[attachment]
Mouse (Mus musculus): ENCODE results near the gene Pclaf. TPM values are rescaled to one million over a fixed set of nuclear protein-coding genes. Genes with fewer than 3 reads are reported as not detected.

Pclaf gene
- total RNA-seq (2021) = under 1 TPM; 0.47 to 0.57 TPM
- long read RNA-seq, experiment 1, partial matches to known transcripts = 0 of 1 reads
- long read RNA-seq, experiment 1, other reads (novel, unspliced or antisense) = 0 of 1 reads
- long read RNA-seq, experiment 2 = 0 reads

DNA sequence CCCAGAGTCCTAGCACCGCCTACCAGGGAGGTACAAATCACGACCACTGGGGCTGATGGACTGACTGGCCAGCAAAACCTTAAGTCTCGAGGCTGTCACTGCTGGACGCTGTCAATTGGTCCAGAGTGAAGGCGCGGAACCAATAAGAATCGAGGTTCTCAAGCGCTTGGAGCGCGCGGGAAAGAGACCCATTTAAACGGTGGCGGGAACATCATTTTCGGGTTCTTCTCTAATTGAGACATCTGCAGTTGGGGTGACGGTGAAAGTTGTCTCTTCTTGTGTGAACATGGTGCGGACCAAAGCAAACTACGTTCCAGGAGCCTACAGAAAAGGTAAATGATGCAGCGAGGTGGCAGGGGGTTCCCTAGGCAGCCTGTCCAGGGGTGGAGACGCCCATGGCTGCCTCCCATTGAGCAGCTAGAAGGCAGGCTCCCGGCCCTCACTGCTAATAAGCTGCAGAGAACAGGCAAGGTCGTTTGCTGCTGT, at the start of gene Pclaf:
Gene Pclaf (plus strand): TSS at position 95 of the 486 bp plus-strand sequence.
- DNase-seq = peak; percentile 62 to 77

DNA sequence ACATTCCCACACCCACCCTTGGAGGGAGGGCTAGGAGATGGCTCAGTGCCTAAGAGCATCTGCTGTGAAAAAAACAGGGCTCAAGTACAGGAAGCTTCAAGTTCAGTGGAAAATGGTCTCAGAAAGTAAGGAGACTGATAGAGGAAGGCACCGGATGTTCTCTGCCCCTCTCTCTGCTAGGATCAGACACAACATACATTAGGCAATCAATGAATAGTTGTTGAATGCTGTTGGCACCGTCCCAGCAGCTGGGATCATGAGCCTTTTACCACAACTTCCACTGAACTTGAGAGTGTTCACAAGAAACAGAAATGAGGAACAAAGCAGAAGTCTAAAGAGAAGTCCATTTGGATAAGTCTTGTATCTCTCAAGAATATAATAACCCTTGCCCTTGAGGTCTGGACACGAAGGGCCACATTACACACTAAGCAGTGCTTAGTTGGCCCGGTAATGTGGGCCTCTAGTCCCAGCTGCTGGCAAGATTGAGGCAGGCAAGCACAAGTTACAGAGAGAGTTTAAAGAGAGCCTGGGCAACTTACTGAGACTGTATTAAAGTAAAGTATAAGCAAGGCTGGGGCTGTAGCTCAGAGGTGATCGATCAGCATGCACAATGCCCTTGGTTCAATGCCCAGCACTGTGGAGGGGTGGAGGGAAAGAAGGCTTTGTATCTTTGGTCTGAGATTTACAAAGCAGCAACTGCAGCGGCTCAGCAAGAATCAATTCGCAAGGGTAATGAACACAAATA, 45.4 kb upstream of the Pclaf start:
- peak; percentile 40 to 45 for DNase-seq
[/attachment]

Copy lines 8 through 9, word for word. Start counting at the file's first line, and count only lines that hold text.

Gene Pclaf (plus strand): TSS at position 95 of the 486 bp plus-strand sequence.
- DNase-seq = peak; percentile 62 to 77